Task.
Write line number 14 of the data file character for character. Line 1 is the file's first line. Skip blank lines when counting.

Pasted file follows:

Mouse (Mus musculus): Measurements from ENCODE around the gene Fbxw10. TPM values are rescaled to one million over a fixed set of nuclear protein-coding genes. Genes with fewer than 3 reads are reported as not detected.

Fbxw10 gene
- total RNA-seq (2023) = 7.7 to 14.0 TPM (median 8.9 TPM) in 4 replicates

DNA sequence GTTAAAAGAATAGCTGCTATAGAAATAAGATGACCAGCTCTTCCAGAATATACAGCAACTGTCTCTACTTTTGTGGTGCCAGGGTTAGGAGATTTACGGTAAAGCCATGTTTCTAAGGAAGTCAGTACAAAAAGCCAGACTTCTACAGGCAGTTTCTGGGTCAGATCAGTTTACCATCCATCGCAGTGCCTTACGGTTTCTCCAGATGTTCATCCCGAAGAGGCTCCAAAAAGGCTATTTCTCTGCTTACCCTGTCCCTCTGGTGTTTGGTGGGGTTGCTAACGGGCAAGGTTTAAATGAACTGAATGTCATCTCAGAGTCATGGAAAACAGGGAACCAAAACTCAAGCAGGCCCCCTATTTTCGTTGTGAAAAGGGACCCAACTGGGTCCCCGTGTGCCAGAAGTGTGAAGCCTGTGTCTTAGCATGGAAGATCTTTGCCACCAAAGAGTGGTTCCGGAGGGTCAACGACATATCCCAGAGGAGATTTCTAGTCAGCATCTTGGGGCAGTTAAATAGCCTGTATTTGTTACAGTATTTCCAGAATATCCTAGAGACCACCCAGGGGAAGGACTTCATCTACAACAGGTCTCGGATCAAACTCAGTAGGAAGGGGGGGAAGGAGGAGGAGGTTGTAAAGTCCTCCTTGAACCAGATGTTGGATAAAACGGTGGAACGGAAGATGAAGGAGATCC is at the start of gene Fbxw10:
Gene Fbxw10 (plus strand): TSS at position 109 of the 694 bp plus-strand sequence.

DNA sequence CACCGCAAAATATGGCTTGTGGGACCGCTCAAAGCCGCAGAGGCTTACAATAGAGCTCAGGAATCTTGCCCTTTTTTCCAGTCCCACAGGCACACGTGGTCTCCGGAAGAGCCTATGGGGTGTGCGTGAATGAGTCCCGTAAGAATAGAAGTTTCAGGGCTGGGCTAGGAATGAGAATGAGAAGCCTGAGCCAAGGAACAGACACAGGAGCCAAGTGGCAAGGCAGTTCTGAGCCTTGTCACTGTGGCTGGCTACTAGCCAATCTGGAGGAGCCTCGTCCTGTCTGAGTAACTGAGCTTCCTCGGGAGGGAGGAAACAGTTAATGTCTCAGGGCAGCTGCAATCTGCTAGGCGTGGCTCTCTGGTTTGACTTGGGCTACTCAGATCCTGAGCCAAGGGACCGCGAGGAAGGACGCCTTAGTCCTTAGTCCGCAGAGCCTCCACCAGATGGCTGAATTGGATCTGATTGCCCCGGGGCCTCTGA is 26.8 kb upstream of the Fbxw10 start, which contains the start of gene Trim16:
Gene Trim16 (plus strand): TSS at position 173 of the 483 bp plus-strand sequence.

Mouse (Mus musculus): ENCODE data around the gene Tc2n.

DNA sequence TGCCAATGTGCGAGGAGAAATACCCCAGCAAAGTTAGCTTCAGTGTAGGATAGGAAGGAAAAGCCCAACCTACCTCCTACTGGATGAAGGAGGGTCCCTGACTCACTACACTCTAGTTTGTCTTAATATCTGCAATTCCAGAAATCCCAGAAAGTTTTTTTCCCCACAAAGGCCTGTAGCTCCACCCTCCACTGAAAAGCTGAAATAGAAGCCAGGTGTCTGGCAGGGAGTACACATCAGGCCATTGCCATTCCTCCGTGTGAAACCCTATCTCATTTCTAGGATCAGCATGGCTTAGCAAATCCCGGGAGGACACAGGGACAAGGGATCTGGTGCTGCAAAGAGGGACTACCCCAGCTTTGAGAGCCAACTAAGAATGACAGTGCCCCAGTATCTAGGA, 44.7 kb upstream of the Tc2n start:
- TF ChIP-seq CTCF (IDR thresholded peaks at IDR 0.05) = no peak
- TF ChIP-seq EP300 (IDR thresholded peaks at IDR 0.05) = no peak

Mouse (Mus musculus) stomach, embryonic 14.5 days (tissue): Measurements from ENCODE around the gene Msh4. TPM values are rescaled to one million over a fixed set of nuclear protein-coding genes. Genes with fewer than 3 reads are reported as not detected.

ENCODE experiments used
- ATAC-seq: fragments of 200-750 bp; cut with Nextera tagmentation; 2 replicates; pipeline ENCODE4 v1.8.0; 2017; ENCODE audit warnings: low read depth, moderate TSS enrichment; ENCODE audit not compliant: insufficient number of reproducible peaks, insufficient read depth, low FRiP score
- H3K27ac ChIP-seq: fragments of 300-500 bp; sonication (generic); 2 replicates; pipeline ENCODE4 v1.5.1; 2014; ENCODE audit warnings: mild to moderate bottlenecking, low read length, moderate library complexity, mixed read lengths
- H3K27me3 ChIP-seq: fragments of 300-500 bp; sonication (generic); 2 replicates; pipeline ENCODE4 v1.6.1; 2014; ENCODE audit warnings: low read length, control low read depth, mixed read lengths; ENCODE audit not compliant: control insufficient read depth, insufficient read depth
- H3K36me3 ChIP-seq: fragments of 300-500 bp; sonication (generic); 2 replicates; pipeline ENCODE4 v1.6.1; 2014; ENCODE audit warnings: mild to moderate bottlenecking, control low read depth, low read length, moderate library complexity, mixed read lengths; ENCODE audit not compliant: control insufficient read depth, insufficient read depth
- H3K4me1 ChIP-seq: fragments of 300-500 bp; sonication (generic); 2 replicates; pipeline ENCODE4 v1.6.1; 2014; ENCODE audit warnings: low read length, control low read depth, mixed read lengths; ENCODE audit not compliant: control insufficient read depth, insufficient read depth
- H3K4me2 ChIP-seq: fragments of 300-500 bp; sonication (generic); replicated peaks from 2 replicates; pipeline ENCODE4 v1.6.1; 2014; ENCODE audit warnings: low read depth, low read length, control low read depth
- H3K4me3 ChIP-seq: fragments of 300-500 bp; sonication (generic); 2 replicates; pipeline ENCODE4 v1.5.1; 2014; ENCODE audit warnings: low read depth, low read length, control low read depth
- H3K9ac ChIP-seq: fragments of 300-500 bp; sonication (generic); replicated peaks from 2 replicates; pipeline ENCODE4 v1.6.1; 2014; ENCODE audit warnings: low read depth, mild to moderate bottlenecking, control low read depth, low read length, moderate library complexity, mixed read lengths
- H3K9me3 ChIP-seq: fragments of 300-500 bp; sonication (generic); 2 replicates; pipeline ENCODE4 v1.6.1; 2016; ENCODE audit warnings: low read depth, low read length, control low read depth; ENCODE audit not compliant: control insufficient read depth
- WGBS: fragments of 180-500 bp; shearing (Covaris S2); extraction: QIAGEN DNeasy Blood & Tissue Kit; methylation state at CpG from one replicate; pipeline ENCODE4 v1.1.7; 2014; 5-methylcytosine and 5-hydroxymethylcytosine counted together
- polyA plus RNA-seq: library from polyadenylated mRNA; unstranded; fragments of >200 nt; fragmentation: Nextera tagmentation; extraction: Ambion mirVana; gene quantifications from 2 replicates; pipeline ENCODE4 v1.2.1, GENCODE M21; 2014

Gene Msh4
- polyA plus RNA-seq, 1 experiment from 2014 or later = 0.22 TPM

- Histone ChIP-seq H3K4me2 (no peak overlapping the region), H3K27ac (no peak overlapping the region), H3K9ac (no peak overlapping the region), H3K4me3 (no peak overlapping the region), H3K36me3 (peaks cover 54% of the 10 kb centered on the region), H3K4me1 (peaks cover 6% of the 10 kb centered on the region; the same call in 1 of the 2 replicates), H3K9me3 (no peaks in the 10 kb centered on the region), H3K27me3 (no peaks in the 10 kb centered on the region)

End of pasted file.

- ATAC-seq: fragments of 200-750 bp; cut with Nextera tagmentation; 2 replicates; pipeline ENCODE4 v1.8.0; 2017; ENCODE audit warnings: low read depth, moderate TSS enrichment; ENCODE audit not compliant: insufficient number of reproducible peaks, insufficient read depth, low FRiP score